• Operation and maintenance. DRI/NYF funds cannot be used for ongoing or routine expenses, such as staff salaries and wages, rent, utilities, and property upkeep.
• Pre-award costs. Reimbursement for costs incurred before the DRI/NYF Strategic Investment Plan is complete and before funding awards are announced is not permitted.
• Property acquisition. A DRI/NYF project profile may include the cost of acquisition in the budget of a larger redevelopment, but it must also show that the acquisition itself will be, or has already been, covered by another funding source.
• Training and other program expenses. DRI/NYF is a one-time infusion of funds, and cannot be used to cover continuous costs, such as training programs, that would cease to exist once the DRI/NYF funds have been expended.
• Expenses related to existing programs. DRI/NYF is not intended to supplement existing programs or replace existing resources.
• Parking garages. Construction or rehabilitation of stand-alone parking garages not connected with other uses will not be considered for DRI/NYF funding.
Are the projects that will be funded limited to the projects proposed in a community’s DRI/NYF application?
No. During the application process, communities are asked to describe a range of transformative projects that could become part of the community’s DRI/NYF Strategic Investment Plan to demonstrate that the community is ready to move forward with thoughtful and catalytic projects that benefit a growing downtown. However, the application form notes that all projects submitted in the DRI/NYF applications are further vetted by both the community and the State during the plan development process. The open, community-based planning process is designed to encourage creative and innovative approaches to downtown revitalization, and results in a list of potential projects, including some that were contemplated in the initial application and others that arose during the process.
Are there any energy efficiency requirements for DRI/NYF-funded projects?
Yes. Any project proposed in a DRI or NYF Strategic Implementation Plan that meets the following minimum criteria is required to include decarbonization techniques:
― New construction projects > 5,000 SF
― Building addition projects > 5,000 SF
― Substantial renovation projects > 5,000 SF
Technical assistance regarding decarbonization strategies is provided to project sponsors by NYSERDA and their consultants. Because decarbonization improves building performance and energy efficiency and reduces operating costs, all projects are encouraged to implement decarbonization techniques even if they do not meet the threshold criteria for new construction, substantial renovation, or building addition projects. These projects are offered the same technical assistance for decarbonization as provided to those DRI/NYF projects that are required to comply.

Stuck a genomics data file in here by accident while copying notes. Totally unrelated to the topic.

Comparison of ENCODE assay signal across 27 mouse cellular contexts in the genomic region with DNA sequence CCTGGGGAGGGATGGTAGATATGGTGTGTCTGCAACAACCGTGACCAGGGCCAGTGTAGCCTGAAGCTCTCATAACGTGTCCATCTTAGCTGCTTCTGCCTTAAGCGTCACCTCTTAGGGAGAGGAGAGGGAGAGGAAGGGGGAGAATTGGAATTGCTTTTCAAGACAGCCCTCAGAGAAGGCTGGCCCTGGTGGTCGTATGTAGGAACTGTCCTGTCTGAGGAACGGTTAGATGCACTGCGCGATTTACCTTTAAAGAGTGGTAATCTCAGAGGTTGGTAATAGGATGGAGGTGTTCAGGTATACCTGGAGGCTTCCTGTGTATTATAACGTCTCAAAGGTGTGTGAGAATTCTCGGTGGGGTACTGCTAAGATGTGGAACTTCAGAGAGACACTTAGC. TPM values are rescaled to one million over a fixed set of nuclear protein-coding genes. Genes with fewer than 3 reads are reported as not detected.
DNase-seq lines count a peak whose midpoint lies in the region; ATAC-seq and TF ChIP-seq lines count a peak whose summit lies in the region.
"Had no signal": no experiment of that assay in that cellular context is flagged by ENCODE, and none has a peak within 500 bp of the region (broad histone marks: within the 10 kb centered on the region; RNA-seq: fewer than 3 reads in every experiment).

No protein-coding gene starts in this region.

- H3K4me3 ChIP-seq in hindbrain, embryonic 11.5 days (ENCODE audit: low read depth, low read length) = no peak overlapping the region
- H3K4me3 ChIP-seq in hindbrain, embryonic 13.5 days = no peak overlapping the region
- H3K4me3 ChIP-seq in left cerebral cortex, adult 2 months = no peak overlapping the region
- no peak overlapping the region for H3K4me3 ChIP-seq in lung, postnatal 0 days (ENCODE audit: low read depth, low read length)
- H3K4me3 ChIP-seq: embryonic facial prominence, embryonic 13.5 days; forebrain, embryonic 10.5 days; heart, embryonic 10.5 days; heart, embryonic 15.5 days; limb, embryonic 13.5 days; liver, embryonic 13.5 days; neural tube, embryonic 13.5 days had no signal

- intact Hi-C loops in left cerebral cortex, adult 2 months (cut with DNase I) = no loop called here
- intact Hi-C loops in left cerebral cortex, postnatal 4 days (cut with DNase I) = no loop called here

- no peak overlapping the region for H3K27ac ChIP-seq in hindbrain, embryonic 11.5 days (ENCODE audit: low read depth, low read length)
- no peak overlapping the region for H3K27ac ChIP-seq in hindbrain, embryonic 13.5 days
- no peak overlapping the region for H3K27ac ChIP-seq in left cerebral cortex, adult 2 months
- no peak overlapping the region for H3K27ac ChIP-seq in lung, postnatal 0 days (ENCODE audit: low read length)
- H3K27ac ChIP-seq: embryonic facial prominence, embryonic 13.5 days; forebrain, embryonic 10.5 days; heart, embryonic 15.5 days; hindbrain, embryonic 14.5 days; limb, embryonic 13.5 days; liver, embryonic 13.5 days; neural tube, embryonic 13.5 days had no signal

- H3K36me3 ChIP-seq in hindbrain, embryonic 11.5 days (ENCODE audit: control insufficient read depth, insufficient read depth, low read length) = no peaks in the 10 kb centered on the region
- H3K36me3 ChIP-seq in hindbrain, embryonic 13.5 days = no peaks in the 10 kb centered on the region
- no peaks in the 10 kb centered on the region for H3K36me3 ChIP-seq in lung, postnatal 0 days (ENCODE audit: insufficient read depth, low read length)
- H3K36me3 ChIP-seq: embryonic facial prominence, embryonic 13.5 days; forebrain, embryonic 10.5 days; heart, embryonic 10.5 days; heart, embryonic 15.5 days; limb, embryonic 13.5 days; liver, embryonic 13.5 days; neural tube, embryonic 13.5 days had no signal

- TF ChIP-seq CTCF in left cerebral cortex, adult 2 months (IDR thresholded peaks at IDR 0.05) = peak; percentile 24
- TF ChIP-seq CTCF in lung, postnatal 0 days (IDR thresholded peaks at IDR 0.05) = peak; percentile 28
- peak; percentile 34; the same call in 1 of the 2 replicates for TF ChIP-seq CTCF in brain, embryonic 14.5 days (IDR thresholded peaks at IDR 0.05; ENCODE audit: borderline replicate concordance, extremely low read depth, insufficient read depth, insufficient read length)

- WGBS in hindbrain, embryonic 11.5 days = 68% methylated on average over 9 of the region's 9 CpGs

Who is eligible to receive funding for a project in a DRI/NYF?
Businesses, non-profit organizations, local development corporations, and municipalities are all eligible entities. State agency staff work with officials from the DRI/NYF community to identify the appropriate entity to hold the State contract.
Will the funds be provided on a reimbursement basis or upfront?
Funds are administered through the appropriate State agency. While there may be some variation between agency administration and the project type, awarded project funding is generally provided on a reimbursement basis.
May funds be used as match for NYS or federal grant funding?
The DRI/NYF funds may be used as match for other grant funding if permitted by the granting authority. However, the priority is to fund projects that are ready for implementation. Therefore, DRI/NYF funds are not held as matching funds for other grants whose award or implementation cycles are in the out-years.
How and when will funds be disbursed and by what agency/agencies?
Projects selected for DRI/NYF funding are assigned to the appropriate State agency or authority to manage implementation of the project. The managing State agency or authority and the method of funding disbursement are dependent on the specific project.
What happens to DRI/NYF funds if a project does not move forward?
As with most grant programs, there may be unspent funds that need to be reallocated if a grantee declines an award, is unable to undertake a project, or completes the project under budget. Funds that are unspent by a grantee may be repurposed by the State to other projects included in the DRI/NYF Strategic Investment Plan for the community for which the funds were intended consistent with program rules.
Are there signage requirements for DRI/NYF grantees?
Grantees responsible for improvements that are a direct result of the DRI/NYF process credit the use of State funds received through the Downtown Revitalization Initiative. Work plans for projects that improve the physical environment, such as new building, parks, marinas, and streetscape improvements, require the contractor or its construction subcontractor(s) to install a sign satisfactory to the agency managing the contract and identifying the State’s funding of the project. While the approval process used by each agency may vary slightly, the agencies will share general requirements and a sign template.